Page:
This week has been all about feminism. Both Erin and Indy have posted personal stories about different facets of feminism and christianity, which we hope will lay the groundwork for many more contributions. We believe that feminism is necessarily intersectional because a woman’s experience cannot be reduced to gender alone. Below you will find a whole bunch of material to read about Jesus and feminism for your research journey. We hope that these resources enrich and encourage you, and we are excited to hear your feedback!
If you are keen to learn more about intersectionality, then look up the amazing Kimberlé Crenshaw. This essay collection is essential for any reader who wants to learn more about intersectionality. Black women such as Crenshaw, and notably also bell hooks, paved the way for intersectionality by exposing the underlying racial biases of many classical feminist texts. It is only through this crucial lens that we can really understand the depths of women’s struggles.
If you loved Indy’s piece and want to learn more, read Jesus Feminist. Indy became a feminist before she met Jesus, and Bessey became a feminist because she was a Christian. Not ready for a whole book? Listen to this 30 minute sermon by Bessey. She goes into greater detail about intersectionality, allyship and the Church.
We lost a great feminist Bible scholar earlier this year, but her legacy lives on through her amazing work. Rachel Held Evans stands out as sensible, smart, and able to hold onto the gospel while bridging the gap between conservative Christian circles and liberal theologies. Read a snippet about her life and thoughts here. Consider one of her four books, all which deal with being a Jesus centered woman in the 21st century.
Faith Unraveled: How a Girl Who Knew All the Answers Learned to Ask Questions
Inspired: Slaying Giants, Walking on Water, and Loving the Bible Again
Searching for Sunday: Loving, Leaving, and Finding the Church
A Year of Biblical Womanhood: How a Liberated Woman Found Herself Sitting on Her Roof, Covering Her Head, and Calling Her Husband 'Master'
The Junia Project is committed to gender reconciliation and biblical equality. They support women in the Church, women in ministry, Christian feminism, a Biblical view of women, and egalitarian theology. They curate a lovely Pinterest page that expands on these ideas. We highly recommend listening to Kate Wallace talk about the Junia project on this episode of the Seminary Dropout Podcast. Give it a listen and learn all about Christian egalitarianism, which is key to the Christian Feminist doctrine.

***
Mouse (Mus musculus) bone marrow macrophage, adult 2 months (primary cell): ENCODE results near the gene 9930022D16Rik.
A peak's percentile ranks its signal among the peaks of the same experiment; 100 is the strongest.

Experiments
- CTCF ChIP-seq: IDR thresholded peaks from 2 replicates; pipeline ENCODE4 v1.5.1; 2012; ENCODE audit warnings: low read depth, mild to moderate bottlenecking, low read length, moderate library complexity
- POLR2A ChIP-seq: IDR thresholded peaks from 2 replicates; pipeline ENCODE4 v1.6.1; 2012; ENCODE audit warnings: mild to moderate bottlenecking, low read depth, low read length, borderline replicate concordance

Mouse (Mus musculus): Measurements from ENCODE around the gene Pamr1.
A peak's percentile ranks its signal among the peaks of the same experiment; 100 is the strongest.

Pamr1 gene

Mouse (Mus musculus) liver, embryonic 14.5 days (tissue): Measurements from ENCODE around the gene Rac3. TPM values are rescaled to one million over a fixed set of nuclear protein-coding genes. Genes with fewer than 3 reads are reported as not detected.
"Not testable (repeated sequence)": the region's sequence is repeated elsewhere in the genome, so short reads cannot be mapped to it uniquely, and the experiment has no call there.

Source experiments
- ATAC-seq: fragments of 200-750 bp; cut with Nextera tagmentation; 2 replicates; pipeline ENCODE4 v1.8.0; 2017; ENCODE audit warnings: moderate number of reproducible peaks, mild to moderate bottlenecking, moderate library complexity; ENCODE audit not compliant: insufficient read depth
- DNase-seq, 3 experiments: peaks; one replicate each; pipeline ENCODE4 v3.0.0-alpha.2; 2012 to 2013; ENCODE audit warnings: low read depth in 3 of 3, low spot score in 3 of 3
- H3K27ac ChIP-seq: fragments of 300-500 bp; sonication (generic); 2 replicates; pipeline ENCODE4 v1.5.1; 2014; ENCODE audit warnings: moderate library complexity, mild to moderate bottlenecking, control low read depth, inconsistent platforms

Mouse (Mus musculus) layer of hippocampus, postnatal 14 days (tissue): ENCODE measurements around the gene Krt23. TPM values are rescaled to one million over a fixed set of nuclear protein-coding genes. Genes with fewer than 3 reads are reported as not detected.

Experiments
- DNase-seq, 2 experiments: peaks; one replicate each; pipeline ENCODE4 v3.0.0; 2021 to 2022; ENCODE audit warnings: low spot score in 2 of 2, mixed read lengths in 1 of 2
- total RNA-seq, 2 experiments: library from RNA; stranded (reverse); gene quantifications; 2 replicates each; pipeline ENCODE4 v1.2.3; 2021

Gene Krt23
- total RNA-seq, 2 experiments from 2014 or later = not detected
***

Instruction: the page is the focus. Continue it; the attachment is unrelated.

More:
Anne Lamott is a powerful writer and vulnerable person of faith. She has written 8 books on faith from her own uniquely female perspective. Pick up any of them or find audio versions of them. For a trippy dose of Lamott wisdom, you can find her on season 1 episode 2 of the (not-for-kids) cartoon, The Midnight Gospel, found on Netflix. Be prepared for psychedelic, bizarre images set to a podcast between Lamott and Adventure Time creator Pendleton Ward. For more Lamott wisdom, you can follow her on Instagram.
Daniella is a feminist and Christian who makes a bevy of beautiful things exploring these ideas. She has a fun podcast called the Prophetic Imagination Station that reminisces on 90’s Christian pop culture artifacts, a gorgeous blog, has written two books and her articles are featured in Christianity Today, Religion News, The Washington Post, Sojourners, Vox, and many other publications as a former missionary and female Bible scholar.
We found her article on why she can no longer call herself an evangelical thoughtful and provocative. Mayfield also has written extensively about the heritage of Christian feminism, one of our favorites articles she wrote is about Dorthy Day. Mayfield’s writings take a lovely dive into what it means to be Christian, female, and an activist -yesterday, today, and tomorrow.
For those who are starting out and are looking for those ground work feminist texts, this is the list for you. This list is compiled from texts Indy read during her politics degree where she looked at feminism as a discipline, so some of them are pretty hefty. This is not a full or comprehensive list, and we don’t agree with all the thoughts of these authors, but it’s a good place to start.
Women & Power, A Manifesto by Mary Beard
Feminists Don’t Wear Pink and Other Lies curated by Scarlett Curtis
A Vindication of the Rights of Woman by Mary Wollenstonecraft
Men Explain Things To Me and Other Essays by Rebecca Solnit
Invisible Women, Exposing Data Bias In A World Designed For Me by Caroline Criado Perez
We Should All Be Feminists by Chimamanda Ngozi Adichie
The Beauty Myth by Naomi Wolf
The Feminist Mystique by Betty Friedan
The Second Sex by Simone De Beauvoir
A Room Of One’s Own by Virginia Woolf
Feminism Is For Everyone by bell hooks
Sister Outsider by Audre Lorde
This Bridge Called My Back: Writings by Radical Women of Colour edited by Cherrie Moraga & Gloria Anzaldua
Gender Trouble by Judith ButlerWomen & Power, A Manifesto by Mary Beard
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